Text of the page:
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DATE : 17-08-22 06:13
Mental Training in Martial Arts; Part 2
 WRITER : usmai
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Mental Training in Martial Arts; Part 2


In this column we will take a comprehensive look at the methods of mental training. In mental training, it is critical to achieve a balance between three elements: motivation, relaxation, and concentration. Readers should keep in mind that only the fundamentals of training techniques are introduced in this column. Therefore, in order to maximize the benefits, each individual has to develop the basics into his own personalized training technique.

MOTIVATION

· Image Training

There are number of ways to elevate the level of motivation. Image training is considered to be one of the most effective. Just before a match or a practice, an individual closes his eyes and pictures himself in a competition. He imagines that a full potential of martial arts skills has been realized and that he is able to win every single match with the utmost ease, or pictures himself up on a podium at a medal ceremony. These are examples of positive images that are key to image training.

Image training can be utilized as a preparation for future events and plan ahead for viable solutions. Its purpose is to strengthen one’s self-confidence and to maintain composure under pressure.

Image training can be practiced at any time and place, and as often as desired. Whether at a waiting room just before a competition or while standing on a line at a store, a few seconds at a time is all that is needed for a positive reinforcement.

· Conditioned Reflex Training

Conditioned reflex training, also known as Pavlovian training, is an objective science of behavior training. It is another technique used for boosting motivation.

The renowned research, Pavlov’s drooling dogs, illustrate conditioned reflex training. In the study, a bell was struck each time the dogs were fed. Soon, the dogs learned to associate the sound of the bell with food. After a while, at the mere sound of the bell, they responded by drooling. This kind of learned response to a constant stimulus is called conditioned reflex.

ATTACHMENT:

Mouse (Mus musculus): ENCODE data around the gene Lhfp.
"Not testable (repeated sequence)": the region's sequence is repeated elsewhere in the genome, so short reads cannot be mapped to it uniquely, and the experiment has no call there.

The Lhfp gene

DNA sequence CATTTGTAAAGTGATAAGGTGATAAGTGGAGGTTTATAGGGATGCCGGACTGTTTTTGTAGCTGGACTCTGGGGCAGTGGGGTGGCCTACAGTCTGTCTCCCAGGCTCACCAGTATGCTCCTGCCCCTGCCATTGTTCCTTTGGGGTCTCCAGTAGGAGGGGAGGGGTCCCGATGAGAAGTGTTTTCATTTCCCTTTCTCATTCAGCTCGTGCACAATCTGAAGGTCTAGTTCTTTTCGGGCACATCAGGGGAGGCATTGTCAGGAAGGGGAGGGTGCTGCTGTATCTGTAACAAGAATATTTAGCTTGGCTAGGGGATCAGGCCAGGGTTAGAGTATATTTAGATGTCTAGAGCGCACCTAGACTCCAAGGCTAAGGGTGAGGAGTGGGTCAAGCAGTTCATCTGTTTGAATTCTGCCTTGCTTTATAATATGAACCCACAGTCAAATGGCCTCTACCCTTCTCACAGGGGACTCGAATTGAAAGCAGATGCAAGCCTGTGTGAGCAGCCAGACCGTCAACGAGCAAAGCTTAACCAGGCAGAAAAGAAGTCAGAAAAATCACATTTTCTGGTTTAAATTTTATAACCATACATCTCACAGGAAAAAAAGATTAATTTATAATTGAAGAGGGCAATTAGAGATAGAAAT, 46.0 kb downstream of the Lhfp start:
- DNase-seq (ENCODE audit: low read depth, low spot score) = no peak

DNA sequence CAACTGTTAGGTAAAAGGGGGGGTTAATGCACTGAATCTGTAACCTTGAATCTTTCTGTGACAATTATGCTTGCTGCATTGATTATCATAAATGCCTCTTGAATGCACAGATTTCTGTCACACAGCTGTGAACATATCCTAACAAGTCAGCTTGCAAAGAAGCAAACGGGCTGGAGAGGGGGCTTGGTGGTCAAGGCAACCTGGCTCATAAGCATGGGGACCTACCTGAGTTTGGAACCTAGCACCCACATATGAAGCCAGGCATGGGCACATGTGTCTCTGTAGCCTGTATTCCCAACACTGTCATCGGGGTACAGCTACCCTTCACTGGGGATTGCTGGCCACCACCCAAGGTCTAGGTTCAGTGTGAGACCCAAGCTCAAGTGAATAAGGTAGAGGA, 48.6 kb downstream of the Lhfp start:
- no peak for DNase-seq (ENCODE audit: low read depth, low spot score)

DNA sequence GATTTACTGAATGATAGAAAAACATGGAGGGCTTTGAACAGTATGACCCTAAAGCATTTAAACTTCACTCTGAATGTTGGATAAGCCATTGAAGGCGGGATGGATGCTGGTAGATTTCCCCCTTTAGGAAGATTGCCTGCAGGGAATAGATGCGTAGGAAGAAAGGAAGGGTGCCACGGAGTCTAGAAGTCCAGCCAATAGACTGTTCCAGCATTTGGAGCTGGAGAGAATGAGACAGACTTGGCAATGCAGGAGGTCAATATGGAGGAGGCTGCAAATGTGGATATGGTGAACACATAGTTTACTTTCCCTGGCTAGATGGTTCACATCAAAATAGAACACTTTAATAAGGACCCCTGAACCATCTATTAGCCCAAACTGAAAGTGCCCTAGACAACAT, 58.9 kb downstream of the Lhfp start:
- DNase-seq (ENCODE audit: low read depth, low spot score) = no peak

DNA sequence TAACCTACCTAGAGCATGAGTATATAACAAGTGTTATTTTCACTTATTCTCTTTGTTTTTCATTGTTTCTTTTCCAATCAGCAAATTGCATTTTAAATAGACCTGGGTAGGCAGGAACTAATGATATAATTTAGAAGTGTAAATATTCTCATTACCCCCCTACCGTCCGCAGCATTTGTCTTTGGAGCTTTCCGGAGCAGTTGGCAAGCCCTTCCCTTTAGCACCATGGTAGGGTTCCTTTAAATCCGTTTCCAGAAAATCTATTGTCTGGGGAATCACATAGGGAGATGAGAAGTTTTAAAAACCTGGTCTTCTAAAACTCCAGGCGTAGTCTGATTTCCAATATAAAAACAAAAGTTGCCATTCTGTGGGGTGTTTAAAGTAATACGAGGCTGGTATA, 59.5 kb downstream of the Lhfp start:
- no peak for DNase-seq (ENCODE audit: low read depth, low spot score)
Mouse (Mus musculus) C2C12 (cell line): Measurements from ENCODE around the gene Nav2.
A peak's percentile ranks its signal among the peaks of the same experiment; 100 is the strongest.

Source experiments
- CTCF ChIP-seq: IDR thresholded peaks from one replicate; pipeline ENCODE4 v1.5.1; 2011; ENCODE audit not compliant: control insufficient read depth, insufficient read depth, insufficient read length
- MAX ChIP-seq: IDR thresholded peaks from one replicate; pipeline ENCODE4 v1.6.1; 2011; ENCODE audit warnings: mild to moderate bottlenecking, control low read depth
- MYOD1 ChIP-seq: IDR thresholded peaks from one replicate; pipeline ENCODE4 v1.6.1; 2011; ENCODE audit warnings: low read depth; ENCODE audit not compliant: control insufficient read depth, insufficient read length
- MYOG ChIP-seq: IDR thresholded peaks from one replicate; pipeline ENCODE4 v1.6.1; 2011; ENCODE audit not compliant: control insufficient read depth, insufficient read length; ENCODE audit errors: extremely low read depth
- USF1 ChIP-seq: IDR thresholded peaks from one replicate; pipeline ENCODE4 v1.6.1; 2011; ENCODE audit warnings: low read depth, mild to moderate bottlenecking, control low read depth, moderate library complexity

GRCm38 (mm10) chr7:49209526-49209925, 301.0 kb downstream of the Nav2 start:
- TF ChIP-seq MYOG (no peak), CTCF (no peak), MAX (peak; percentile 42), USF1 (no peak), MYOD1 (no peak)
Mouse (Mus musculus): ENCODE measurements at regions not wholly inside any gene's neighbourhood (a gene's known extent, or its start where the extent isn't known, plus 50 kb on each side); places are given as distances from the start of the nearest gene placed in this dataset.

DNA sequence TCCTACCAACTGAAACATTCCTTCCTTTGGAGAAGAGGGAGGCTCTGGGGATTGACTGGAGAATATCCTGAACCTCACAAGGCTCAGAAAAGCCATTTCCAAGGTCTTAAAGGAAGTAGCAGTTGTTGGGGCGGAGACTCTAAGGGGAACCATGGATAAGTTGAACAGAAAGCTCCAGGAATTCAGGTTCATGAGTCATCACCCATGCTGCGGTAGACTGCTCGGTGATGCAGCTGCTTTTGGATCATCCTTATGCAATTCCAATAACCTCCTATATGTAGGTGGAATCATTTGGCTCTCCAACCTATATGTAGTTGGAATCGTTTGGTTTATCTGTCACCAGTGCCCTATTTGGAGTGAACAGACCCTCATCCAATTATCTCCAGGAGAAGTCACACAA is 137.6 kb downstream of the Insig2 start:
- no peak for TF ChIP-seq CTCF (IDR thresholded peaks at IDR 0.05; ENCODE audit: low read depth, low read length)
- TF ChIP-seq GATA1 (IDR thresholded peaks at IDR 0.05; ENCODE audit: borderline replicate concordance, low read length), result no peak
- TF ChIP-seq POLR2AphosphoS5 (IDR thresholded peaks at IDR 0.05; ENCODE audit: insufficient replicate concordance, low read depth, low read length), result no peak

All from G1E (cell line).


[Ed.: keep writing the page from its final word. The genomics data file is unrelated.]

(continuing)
For purpose of conditioning human behavior, a song can be used as the stimulus. Select a song that will bring out a feeling of confidence or a ‘fighting’ spirit. Then, every time the song is played one reminds himself that he will win no matter what or that he is the strongest. Sometimes it is useful to shout it out. The objective is to train himself to make a connection between positive emotions (e.g. confidence or calmness) and a particular stimulus. This training should be repeated every day.

The stimulus can also take a form of a motion, gesture, or vocalization. These are often witnessed in football games where the players shout and go through the ‘motions’ to motivate themselves.

· Setting a Clear Goal

The very act of setting a detailed goal becomes a foundation for motivation, since an individual would give ‘extra’ efforts. However, having a goal alone or half-hearted efforts are not enough. It is crucial to have an absolute conviction that he has the ability to reach the goal. In other words, an individual has to possess self-confidence and absolute belief in his ability, which in turn can be attained from image training.

Points to remember in motivation training
· Always picture positive images and results
· Before starting a practice set a clear goal
· Select a stimulus that can be incorporated in image training.


Young Joo Cho, translated by Mike Sohn
Mooto.com